—  Confucius Chinese teacher, editor, politician, and philosopher -551 - -479 pred n. l.

The Analects, The Doctrine of the Mean
Kontext: The superior man examines his heart, that there may be nothing wrong there, and that he may have no cause for dissatisfaction with himself. That wherein the superior man cannot be equaled is simply this — his work which other men cannot see.

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„Many a time a man cannot be such as he would be, if circumstances do not admit of it.“

—  Terence, Heauton Timorumenos

Act IV, scene 1, line 53 (666).
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„He admitted all the wrong that had ever been done. But he showed how, out of the wrong and the right, the suffering and the starvations, something new had come. And everybody had played a part in it, even the traitors.“

—  Stephen Vincent Benét, kniha The Devil and Daniel Webster

The Devil and Daniel Webster (1937)
Kontext: He started off in a low voice, though you could hear every word. They say he could call on the harps of the blessed when he chose. And this was just as simple and easy as a man could talk. But he didn't start out by condemning or reviling. He was talking about the things that make a country a country, and a man a man.
And he began with the simple things that everybody's known and felt — the freshness of a fine morning when you're young, and the taste of food when you're hungry, and the new day that's every day when you're a child. He took them up and he turned them in his hands. They were good things for any man. But without freedom, they sickened. And when he talked of those enslaved, and the sorrows of slavery, his voice got like a big bell. He talked of the early days of America and the men who had made those days. It wasn't a spread-eagle speech, but he made you see it. He admitted all the wrong that had ever been done. But he showed how, out of the wrong and the right, the suffering and the starvations, something new had come. And everybody had played a part in it, even the traitors.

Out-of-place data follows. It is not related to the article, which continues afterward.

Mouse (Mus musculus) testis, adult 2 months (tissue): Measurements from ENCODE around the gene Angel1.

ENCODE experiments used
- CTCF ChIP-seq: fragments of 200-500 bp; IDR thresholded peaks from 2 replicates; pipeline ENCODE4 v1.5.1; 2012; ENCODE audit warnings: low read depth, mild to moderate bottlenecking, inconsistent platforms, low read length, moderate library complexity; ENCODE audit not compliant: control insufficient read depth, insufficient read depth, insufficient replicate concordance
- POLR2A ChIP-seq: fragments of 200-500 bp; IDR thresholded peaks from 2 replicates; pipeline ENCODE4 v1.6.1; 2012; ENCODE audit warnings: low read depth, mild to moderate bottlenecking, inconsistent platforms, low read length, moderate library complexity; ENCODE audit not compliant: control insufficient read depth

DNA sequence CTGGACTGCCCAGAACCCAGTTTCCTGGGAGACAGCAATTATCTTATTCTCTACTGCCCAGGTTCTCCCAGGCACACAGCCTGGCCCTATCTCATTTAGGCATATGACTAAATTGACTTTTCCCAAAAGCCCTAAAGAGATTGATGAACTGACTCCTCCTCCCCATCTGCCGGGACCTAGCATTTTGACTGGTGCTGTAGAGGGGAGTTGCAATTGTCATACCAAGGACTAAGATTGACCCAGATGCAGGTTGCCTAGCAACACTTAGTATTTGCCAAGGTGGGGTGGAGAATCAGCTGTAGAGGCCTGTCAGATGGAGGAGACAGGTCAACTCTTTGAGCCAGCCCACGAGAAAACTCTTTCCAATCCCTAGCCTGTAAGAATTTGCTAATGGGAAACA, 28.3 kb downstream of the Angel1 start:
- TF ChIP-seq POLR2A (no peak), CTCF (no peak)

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„He who does not punish evil commands it to be done.“

—  Leonardo Da Vinci Italian Renaissance polymath 1452 - 1519

Chi non punisce il male comanda che si faccia.
XIX Philosophical Maxims. Morals. Polemics and Speculations.
Varianta: He who does not punish evil commands it to be done.

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„Every man has his own circle composed of trees, animals, men, ideas, and he is in duty bound to save this circle. He, and no one else. If he does not save it, he cannot be saved.“

—  Nikos Kazantzakis, kniha The Saviors of God

The Saviors of God (1923)
Kontext: Every man has his own circle composed of trees, animals, men, ideas, and he is in duty bound to save this circle. He, and no one else. If he does not save it, he cannot be saved.
These are the labors each man is given and is in duty bound to complete before he dies. He may not otherwise be saved. For his own soul is scattered and enslaved in these things about him, in trees, in animals, in men, in ideas, and it is his own soul he saves by completing these labors.

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„Honest Toad was always ready to admit himself in the wrong.“

—  Kenneth Grahame, The Wind in the Willows

Zdroj: The Wind in the Willows (1908), Ch. 8, "Toad's Adventures"